Contrary to prevailing opinion you don’t have to be a geek or a man to work in technology.

Tech is not a boy’s club anymore. With companies trying to attract more women and changing the way they advertise their available roles the industry is on track for a (much needed) change.

“There is a real perception that you have to have a geeky computer science brain to get into tech,” says Stebbing, “but there are so many women succeeding in this industry who did humanities degrees. There’s a million different paths into tech.”

We need more women in tech in order to get more women in tech – more startups than ever have absolutely no women on their boards of directors, and the same is true for their executive-level employees. More than half of all startups have entirely male executive teams. Yet stats have shown that companies with women executives tend to perform significantly better than those led by men.  Women-led companies have historically performed three times better than those with male CEOs.

In PwC’s report “The Female Millennial — The New Era of Talent,” researchers found that young women want to work with employers with a strong history of inclusion, diversity, and equality. A rather unsurprising notion, given the recent rise of gender equality movements, supported by the old and driven by the new generations of both women and men. But is it enough?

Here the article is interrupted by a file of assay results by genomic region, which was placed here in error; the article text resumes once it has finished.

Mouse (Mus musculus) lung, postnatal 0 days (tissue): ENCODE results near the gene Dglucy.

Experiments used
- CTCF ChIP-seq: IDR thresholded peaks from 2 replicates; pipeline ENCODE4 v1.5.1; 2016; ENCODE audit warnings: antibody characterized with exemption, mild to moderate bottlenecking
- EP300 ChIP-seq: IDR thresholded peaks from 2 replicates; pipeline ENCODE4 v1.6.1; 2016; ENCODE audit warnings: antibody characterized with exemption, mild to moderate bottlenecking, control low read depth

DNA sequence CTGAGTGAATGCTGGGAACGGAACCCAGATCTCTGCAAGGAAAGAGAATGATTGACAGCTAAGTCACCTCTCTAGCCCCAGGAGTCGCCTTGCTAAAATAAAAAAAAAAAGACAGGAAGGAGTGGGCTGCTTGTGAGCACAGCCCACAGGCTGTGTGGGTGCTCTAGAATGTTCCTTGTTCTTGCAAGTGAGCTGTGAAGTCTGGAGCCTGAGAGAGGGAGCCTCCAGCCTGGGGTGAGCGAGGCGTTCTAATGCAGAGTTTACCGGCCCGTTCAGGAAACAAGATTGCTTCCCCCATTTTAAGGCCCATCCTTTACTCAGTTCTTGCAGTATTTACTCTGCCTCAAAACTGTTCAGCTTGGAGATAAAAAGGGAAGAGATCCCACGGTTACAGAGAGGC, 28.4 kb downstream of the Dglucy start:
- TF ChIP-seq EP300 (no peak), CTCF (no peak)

Not really. In his article for Forbes, Daniel Levitt, CEO of Bioz, mentions the worrying existence of the “confidence gap”, where, as a study by HP shows, women only apply for jobs when they are 100% sure that they meet the requirements. In stark contrast, men confidently apply for jobs even when they believe that they meet just 60% of the same requirements.

Yes, like toys and clothes, job possibilities still tend to be marketed towards either gender. Yet despite of this general “pinkification” of girls, names like Ruth Porat, CFO, Google, Sheryl Sandberg, COO, Facebook, and Ellen Pao, former CEO of Reddit,  are living proof that the male-dominated mould can be broken.

What once was a breeze is now a powerful wind of change that’s sweeping through the tech industry. With organizations such as Girls in Tech, Global Tech Women, and many more, the road to equality is being paved. And as Google’s first female engineer, Marissa Mayer, put it: “I love technology, and I don’t think it’s something that should divide along gender lines.”

As the tech industry is, by its very nature, progressive and innovative, it’s high time that this progression and innovativeness is also reflected in the diversity of the people who propel it.   

 

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